I don't think there is a right answer for the best way to learn CW or become more proficient/speed.  Everyone is different and when you learn it and have it down enough to get on the air then you have other obstacles to get around.  Like peoples sending abilities/FIST, EVERYONE is different if they are using a actual key not a KEYBOARD.  What I mean by that is when you use perfect code sent programs or tapes to learn it you will soon find out folks don't send perfect code unless they are using something other than a actual CW KEY.  One thing I will say, once you get on the air try to make 3 or 4 contacts a day for a month, you might be surprised at how your comfort level and speed will increase.  Good luck and have fun with CW.       
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VK5EEE
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« Reply #11 on: October 28, 2017, 03:15:43 AM »

I think I did 24 hours a day, left 500 kHz on while I slept, as a small boy, the static and CW was comforting.
But when you are young doing anything you want to will get quick results.
For sure when older, for short term memory to become medium/long term memory, (a little) each day is required until proficient.
Just have fun learning, though the army could beat it into you with daily classes until your head hurts, no need for that method today.
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Long Live Real Human CW and wishing you many happy CW QSO - 77 - CW Forever

Support CW and join CW clubs. QTT: FIST#1124, HSC#1437, UFT#728, RCWC#982, SKCC#15007, CWOPS#1714, 30CW#1,
K8AXW
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« Reply #12 on: October 28, 2017, 09:27:52 AM »

EEE:  You're 100% correct!  This is a hobby and with a hobby it's supposed to be fun and a distraction from everyday stress.  To create stress learning CW for your hobby can be considered a form of insanity.

The original question was about the military way.  That is totally different from ham radio.  The two should never be compared or connected in any which, way or form.

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K8PRG
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« Reply #13 on: October 28, 2017, 10:16:04 AM »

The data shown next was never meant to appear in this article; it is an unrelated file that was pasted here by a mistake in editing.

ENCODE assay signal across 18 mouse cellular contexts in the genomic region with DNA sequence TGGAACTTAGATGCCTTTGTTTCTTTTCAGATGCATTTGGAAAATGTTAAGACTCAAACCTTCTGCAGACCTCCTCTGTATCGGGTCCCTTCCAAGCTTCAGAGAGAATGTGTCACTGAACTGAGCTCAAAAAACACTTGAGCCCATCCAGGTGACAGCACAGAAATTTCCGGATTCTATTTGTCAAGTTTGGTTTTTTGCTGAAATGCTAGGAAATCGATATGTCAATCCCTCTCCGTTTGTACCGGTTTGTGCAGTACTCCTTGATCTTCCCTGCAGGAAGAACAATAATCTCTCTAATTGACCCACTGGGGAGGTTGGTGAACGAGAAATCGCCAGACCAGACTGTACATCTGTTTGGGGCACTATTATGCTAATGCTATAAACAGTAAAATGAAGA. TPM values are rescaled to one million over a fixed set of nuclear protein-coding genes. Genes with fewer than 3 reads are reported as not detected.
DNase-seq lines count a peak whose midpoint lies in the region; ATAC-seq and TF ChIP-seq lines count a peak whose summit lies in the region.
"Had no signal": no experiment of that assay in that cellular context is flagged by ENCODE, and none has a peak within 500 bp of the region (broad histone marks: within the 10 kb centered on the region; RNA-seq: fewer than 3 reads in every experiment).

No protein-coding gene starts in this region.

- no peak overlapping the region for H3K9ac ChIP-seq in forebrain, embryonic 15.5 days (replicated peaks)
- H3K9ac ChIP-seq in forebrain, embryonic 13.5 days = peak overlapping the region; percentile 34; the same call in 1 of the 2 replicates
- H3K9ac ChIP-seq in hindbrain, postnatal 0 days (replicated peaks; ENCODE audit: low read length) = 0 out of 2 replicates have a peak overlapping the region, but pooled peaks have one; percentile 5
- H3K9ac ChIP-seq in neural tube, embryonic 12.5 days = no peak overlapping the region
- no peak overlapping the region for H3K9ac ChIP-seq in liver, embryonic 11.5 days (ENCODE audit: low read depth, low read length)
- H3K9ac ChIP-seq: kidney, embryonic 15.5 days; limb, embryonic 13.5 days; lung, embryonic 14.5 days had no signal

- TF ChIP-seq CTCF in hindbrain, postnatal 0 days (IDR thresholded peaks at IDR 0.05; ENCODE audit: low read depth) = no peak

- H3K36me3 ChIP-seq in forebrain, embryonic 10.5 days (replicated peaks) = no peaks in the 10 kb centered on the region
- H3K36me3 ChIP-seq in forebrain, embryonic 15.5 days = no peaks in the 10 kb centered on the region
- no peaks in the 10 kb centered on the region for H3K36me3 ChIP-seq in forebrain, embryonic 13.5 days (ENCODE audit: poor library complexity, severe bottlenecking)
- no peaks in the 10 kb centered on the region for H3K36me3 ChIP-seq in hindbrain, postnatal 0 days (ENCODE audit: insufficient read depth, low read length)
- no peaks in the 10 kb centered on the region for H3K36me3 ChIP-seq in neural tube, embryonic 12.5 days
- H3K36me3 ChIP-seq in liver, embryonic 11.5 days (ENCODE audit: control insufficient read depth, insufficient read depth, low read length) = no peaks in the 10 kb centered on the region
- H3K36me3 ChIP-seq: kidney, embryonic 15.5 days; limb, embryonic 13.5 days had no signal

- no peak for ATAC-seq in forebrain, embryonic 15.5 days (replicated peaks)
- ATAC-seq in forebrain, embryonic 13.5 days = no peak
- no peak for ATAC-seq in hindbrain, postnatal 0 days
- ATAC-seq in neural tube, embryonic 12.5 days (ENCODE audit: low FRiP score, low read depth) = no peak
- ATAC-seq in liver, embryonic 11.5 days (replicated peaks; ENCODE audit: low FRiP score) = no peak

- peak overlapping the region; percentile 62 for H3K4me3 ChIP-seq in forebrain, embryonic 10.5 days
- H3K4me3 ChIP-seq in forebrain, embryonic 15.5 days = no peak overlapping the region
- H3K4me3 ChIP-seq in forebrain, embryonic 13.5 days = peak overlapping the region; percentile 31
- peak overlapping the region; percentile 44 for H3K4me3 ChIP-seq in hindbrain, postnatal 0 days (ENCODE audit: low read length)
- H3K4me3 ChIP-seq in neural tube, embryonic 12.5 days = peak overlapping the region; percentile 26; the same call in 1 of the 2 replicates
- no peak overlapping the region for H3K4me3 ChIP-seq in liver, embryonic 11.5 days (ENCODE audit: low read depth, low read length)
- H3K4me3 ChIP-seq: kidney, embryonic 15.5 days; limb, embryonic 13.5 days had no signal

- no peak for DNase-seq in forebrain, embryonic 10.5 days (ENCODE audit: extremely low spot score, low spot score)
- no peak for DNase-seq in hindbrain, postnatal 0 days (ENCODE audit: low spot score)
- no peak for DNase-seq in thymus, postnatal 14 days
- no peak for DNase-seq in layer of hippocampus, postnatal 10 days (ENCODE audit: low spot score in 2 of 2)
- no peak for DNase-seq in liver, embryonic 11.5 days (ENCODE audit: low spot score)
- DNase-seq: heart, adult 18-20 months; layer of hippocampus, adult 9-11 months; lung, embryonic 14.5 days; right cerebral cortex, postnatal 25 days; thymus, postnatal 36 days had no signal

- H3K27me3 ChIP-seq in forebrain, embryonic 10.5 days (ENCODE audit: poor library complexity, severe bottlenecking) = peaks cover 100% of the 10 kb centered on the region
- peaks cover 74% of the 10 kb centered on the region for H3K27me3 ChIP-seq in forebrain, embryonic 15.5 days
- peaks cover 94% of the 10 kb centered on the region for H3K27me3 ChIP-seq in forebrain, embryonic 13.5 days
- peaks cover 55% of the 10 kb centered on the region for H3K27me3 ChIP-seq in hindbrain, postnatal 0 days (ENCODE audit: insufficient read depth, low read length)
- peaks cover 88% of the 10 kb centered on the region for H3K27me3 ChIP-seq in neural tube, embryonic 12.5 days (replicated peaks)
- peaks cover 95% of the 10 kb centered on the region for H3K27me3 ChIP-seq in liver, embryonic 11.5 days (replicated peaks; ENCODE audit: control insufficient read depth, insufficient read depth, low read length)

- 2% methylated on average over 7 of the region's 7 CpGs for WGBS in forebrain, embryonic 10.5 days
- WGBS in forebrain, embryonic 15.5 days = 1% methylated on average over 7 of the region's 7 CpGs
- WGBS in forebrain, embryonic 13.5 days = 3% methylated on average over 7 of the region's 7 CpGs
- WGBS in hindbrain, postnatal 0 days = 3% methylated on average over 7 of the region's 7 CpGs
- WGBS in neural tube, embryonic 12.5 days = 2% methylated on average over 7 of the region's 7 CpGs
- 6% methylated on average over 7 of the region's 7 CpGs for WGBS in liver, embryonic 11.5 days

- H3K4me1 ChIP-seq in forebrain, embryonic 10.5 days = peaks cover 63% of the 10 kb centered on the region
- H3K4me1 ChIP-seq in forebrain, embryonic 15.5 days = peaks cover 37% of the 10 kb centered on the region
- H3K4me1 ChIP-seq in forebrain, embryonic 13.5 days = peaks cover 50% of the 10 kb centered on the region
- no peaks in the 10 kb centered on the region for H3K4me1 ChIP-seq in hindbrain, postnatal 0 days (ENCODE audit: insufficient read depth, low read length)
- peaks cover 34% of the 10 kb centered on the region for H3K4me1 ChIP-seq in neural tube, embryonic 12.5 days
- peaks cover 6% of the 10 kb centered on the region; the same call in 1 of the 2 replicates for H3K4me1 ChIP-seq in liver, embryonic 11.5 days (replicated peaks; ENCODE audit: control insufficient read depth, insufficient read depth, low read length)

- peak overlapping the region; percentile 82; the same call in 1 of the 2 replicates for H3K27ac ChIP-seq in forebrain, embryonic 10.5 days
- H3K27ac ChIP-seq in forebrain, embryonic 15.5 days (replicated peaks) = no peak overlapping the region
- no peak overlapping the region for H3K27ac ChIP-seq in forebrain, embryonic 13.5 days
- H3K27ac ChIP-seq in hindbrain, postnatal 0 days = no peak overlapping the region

I learned CW the military way in '68...8 hrs a day, 5 days a week. It was my job. It was literally drilled into you.
I never even thought about CW again once I left VN in '70....till 2014 when I got my Tech license. Then I "brushed up" on it for about 15-20 minutes a day...it took me two months before I worked up the nerve to try a contact...I had never learned to "send" before.
I believe I'm walking proof that when you learn it the "military way"...you never forget it. But who's got that much time to spend on a "hobby"?
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W4KYR
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« Reply #14 on: October 28, 2017, 10:41:47 AM »

I learned CW the military way in '68...8 hrs a day, 5 days a week. It was my job. It was literally drilled into you.
I never even thought about CW again once I left VN in '70....till 2014 when I got my Tech license. Then I "brushed up" on it for about 15-20 minutes a day...it took me two months before I worked up the nerve to try a contact...I had never learned to "send" before.
I believe I'm walking proof that when you learn it the "military way"...you never forget it. But who's got that much time to spend on a "hobby"?

Interesting question

There might be some out there who are retired, working part time, had their hours cut back or unemployed who could spend 8 hours a day.  Perhaps even kids having off for summer vacation. 

The problem would be even if someone could find that much time in a day, I could imagine it would be difficult to get that self motivated to train 8 hours a day unless they were in some kind of classroom setting with others.

I wonder if years ago there were any (non military) schools that offered all day Morse Code training. Perhaps maybe a radio school or a college?